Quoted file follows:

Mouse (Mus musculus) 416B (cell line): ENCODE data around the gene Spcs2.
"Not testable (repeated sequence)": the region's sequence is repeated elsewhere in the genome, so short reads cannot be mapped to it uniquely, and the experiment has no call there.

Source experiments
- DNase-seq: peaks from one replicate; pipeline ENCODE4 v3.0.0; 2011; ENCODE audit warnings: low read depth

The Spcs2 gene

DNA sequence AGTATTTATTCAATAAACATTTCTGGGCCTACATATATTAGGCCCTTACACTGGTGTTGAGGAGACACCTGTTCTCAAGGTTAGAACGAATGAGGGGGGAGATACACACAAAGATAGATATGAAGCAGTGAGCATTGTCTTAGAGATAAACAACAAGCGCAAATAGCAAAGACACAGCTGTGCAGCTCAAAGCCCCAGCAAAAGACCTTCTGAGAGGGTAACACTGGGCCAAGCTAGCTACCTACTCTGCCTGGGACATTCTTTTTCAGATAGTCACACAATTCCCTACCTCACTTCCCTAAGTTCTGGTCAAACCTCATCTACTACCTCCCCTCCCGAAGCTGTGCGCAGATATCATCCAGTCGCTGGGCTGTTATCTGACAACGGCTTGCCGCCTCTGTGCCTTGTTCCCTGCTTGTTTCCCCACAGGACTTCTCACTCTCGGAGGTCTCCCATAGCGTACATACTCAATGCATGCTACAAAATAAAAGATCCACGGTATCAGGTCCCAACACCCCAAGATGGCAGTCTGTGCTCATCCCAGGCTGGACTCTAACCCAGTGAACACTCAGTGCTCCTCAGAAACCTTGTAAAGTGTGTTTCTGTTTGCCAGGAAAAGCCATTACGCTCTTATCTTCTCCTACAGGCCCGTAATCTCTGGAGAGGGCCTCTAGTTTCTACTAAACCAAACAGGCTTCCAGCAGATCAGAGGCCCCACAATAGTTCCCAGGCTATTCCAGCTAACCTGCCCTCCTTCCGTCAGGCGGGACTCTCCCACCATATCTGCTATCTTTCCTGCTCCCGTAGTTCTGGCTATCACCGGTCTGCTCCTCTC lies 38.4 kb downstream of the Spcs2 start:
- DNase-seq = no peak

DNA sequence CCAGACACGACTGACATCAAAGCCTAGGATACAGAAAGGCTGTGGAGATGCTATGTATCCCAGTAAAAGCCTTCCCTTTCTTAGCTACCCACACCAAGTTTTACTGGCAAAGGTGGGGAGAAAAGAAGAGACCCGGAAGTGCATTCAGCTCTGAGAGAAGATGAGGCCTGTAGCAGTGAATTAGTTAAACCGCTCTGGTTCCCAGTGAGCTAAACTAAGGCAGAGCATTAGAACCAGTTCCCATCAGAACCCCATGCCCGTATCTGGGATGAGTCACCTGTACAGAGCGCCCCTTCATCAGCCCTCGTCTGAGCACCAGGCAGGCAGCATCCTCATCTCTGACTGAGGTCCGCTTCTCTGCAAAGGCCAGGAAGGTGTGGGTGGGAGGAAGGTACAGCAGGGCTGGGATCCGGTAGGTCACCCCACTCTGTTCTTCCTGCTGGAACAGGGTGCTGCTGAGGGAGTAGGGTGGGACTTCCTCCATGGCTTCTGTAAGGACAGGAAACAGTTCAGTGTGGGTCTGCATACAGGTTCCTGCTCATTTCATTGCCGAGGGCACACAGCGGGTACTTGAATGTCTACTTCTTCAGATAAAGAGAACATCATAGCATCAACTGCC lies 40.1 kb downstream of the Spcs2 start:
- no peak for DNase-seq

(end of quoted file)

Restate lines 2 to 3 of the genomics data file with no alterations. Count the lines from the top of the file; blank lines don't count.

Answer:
"Not testable (repeated sequence)": the region's sequence is repeated elsewhere in the genome, so short reads cannot be mapped to it uniquely, and the experiment has no call there.

Source experiments